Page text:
Surveying the edtech ecosystem in a seat of Latin influence.
GUEST COLUMN | by Raúl Otaolea
What’s happening with education and technology in Spain? The implementation of Computer Sciences in Spain is not as advanced as many of us would like. Recently, a consortium made up of Google, the Spanish Foundation for Science and Technology (FECYT), and Everis published a report on the matter. According to the report, one of the main hurdles they present for implementing Computer Science in public schools is an identity crisis. It seems that the educational community doesn’t fully grasp the differences between programming, computational thinking, and design vs. digital system development. Moreover, it’s common to also confuse Computer Science with digital literacy and digital competence.
We have a public education sector that is behind the times thanks to 30 years of political stalemate—yet a huge desire to change this reality.
Politics in Spain has also not helped, the Spanish educational system has undergone many reforms in the last 30 years, a result of the lack of understanding between the two main political parties who have dominated the political scene until now. Perhaps this is one of the main reasons for the delay in implementing more computer science in public education. As a result, individual initiatives come mostly from teachers in the public sector who are trying to introduce concepts and tools that make learning computer science and 21st-century skills into the curriculum.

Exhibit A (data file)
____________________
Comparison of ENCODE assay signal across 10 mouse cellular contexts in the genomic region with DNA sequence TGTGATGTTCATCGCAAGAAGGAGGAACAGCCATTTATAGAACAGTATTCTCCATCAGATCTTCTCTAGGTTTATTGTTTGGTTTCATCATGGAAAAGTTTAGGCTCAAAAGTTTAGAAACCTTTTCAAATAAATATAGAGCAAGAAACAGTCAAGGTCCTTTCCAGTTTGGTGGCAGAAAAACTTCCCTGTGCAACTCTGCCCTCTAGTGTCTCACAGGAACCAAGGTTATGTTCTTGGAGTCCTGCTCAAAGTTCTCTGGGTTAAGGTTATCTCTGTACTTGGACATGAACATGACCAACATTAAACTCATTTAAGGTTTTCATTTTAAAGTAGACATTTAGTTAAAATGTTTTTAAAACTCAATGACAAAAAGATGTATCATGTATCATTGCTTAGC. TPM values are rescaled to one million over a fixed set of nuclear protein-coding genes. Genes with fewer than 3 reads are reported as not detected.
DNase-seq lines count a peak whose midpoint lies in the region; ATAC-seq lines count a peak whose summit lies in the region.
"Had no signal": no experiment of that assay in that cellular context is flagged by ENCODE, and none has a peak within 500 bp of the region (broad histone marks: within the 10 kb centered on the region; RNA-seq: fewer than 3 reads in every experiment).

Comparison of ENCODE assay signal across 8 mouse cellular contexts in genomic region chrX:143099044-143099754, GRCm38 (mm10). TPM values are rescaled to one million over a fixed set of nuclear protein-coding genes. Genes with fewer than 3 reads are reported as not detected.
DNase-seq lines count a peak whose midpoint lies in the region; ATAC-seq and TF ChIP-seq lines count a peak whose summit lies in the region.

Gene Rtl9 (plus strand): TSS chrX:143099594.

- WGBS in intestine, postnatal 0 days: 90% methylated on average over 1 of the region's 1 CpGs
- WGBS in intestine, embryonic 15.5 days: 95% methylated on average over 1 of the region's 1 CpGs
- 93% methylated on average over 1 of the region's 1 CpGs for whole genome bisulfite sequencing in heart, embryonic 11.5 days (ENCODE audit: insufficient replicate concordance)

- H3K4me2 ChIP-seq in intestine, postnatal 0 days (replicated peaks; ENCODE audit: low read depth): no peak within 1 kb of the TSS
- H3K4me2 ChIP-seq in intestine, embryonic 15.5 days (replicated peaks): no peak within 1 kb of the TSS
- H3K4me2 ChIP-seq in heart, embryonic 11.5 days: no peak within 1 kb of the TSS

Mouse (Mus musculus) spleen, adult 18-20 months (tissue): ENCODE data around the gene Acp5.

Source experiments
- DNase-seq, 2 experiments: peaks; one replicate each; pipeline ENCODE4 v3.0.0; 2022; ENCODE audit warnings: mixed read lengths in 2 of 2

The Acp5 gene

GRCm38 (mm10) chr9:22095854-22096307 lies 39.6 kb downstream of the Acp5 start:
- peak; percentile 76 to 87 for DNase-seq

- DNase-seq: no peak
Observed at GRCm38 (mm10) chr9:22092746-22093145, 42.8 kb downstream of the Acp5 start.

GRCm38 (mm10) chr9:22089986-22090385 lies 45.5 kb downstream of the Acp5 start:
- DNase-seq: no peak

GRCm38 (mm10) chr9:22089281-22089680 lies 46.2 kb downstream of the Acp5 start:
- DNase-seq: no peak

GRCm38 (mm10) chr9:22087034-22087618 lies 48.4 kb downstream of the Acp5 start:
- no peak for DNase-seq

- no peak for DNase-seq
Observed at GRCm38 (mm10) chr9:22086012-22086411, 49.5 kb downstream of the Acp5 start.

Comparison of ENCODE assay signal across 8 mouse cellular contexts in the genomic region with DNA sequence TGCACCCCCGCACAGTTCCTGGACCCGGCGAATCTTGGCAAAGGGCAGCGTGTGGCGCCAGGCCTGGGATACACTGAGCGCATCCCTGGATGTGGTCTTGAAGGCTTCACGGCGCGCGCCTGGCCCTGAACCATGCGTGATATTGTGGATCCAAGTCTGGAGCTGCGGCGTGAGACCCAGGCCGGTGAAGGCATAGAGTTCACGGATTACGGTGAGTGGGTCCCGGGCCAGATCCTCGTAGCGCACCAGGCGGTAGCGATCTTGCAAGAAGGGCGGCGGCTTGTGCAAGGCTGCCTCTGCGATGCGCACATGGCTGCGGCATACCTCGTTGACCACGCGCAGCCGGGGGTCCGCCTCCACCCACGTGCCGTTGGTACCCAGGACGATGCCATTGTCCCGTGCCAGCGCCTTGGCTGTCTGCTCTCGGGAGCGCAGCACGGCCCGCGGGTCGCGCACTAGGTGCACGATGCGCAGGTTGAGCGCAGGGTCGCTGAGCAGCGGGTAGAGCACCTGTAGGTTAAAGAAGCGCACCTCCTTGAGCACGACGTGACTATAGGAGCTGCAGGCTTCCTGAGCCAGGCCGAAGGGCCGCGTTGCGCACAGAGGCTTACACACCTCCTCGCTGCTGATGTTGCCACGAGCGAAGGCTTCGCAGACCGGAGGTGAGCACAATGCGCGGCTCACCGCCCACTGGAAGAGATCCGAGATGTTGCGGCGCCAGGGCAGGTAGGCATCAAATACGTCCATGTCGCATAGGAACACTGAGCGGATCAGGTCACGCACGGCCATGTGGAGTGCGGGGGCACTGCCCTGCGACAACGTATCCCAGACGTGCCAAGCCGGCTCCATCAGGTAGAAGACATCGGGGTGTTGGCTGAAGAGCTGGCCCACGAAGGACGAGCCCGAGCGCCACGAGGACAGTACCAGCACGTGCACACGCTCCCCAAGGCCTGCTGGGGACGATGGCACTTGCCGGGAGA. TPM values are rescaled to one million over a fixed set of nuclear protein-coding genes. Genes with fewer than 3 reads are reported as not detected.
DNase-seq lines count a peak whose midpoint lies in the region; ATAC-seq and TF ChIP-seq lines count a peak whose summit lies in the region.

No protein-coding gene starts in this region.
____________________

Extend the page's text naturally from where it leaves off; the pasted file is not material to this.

Despite attempts in the public realm, private initiatives have proven the most dynamic for introducing Computer Science and STEM subjects to students of all ages. In the summer of 2016, for example, across Spain there was a boom in summer camp technology classes, where students learned robotics and programming. These extracurricular classes and workshops are becoming more common as a complement to public education.
One non-profit initiatives we are involved with is CoderDojo, a global network of volunteers who offer free programming classes. Currently, there are 14 Dojos in Spain that offer classes in Java, HTML5, Scratch, or WiMi5. This initiative peaks the interest of many young students to explore science and technology fields further, learning concepts that are not currently taught in public schools.